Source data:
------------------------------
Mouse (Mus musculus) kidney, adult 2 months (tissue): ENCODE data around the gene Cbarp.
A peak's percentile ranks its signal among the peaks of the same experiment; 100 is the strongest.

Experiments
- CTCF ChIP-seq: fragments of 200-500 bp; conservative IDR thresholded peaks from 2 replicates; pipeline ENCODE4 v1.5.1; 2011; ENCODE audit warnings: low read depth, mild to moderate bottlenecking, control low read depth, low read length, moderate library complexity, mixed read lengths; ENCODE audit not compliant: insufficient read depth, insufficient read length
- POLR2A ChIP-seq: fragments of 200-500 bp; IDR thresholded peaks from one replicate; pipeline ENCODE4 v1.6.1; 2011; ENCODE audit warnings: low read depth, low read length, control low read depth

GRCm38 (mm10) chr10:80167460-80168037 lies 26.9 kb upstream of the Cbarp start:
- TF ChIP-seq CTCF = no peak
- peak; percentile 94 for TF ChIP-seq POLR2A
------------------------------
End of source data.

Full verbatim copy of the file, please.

Mouse (Mus musculus) kidney, adult 2 months (tissue): ENCODE data around the gene Cbarp.
A peak's percentile ranks its signal among the peaks of the same experiment; 100 is the strongest.

Experiments
- CTCF ChIP-seq: fragments of 200-500 bp; conservative IDR thresholded peaks from 2 replicates; pipeline ENCODE4 v1.5.1; 2011; ENCODE audit warnings: low read depth, mild to moderate bottlenecking, control low read depth, low read length, moderate library complexity, mixed read lengths; ENCODE audit not compliant: insufficient read depth, insufficient read length
- POLR2A ChIP-seq: fragments of 200-500 bp; IDR thresholded peaks from one replicate; pipeline ENCODE4 v1.6.1; 2011; ENCODE audit warnings: low read depth, low read length, control low read depth

GRCm38 (mm10) chr10:80167460-80168037 lies 26.9 kb upstream of the Cbarp start:
- TF ChIP-seq CTCF = no peak
- peak; percentile 94 for TF ChIP-seq POLR2A